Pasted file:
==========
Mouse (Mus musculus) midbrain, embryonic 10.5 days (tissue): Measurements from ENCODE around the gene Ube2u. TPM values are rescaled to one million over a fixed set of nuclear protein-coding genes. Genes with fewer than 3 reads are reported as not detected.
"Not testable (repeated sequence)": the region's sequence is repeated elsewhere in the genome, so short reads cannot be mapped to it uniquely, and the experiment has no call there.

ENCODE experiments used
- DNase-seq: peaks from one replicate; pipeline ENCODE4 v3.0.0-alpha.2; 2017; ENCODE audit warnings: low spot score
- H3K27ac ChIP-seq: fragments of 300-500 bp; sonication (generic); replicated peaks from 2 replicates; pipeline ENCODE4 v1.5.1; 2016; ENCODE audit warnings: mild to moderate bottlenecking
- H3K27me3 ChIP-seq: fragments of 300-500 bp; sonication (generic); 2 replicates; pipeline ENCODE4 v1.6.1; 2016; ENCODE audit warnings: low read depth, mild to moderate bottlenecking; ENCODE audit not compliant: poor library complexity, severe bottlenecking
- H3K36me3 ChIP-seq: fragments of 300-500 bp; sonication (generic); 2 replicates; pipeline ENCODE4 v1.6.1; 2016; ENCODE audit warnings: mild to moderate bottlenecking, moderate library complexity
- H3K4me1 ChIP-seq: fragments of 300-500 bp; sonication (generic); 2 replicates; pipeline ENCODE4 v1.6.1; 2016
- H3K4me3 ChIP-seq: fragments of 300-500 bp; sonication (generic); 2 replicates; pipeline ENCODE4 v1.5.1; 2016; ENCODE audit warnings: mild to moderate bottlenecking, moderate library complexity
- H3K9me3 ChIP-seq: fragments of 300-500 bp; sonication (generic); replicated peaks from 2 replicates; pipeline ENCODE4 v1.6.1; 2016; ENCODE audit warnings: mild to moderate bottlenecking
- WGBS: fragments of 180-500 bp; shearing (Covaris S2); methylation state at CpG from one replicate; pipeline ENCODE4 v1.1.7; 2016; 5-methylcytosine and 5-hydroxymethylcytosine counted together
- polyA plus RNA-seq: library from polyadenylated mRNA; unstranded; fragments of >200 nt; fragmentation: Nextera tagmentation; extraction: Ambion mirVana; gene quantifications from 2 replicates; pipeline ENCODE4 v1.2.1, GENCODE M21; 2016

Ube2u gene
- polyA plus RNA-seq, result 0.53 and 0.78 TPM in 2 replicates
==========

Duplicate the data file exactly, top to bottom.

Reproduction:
Mouse (Mus musculus) midbrain, embryonic 10.5 days (tissue): Measurements from ENCODE around the gene Ube2u. TPM values are rescaled to one million over a fixed set of nuclear protein-coding genes. Genes with fewer than 3 reads are reported as not detected.
"Not testable (repeated sequence)": the region's sequence is repeated elsewhere in the genome, so short reads cannot be mapped to it uniquely, and the experiment has no call there.

ENCODE experiments used
- DNase-seq: peaks from one replicate; pipeline ENCODE4 v3.0.0-alpha.2; 2017; ENCODE audit warnings: low spot score
- H3K27ac ChIP-seq: fragments of 300-500 bp; sonication (generic); replicated peaks from 2 replicates; pipeline ENCODE4 v1.5.1; 2016; ENCODE audit warnings: mild to moderate bottlenecking
- H3K27me3 ChIP-seq: fragments of 300-500 bp; sonication (generic); 2 replicates; pipeline ENCODE4 v1.6.1; 2016; ENCODE audit warnings: low read depth, mild to moderate bottlenecking; ENCODE audit not compliant: poor library complexity, severe bottlenecking
- H3K36me3 ChIP-seq: fragments of 300-500 bp; sonication (generic); 2 replicates; pipeline ENCODE4 v1.6.1; 2016; ENCODE audit warnings: mild to moderate bottlenecking, moderate library complexity
- H3K4me1 ChIP-seq: fragments of 300-500 bp; sonication (generic); 2 replicates; pipeline ENCODE4 v1.6.1; 2016
- H3K4me3 ChIP-seq: fragments of 300-500 bp; sonication (generic); 2 replicates; pipeline ENCODE4 v1.5.1; 2016; ENCODE audit warnings: mild to moderate bottlenecking, moderate library complexity
- H3K9me3 ChIP-seq: fragments of 300-500 bp; sonication (generic); replicated peaks from 2 replicates; pipeline ENCODE4 v1.6.1; 2016; ENCODE audit warnings: mild to moderate bottlenecking
- WGBS: fragments of 180-500 bp; shearing (Covaris S2); methylation state at CpG from one replicate; pipeline ENCODE4 v1.1.7; 2016; 5-methylcytosine and 5-hydroxymethylcytosine counted together
- polyA plus RNA-seq: library from polyadenylated mRNA; unstranded; fragments of >200 nt; fragmentation: Nextera tagmentation; extraction: Ambion mirVana; gene quantifications from 2 replicates; pipeline ENCODE4 v1.2.1, GENCODE M21; 2016

Ube2u gene
- polyA plus RNA-seq, result 0.53 and 0.78 TPM in 2 replicates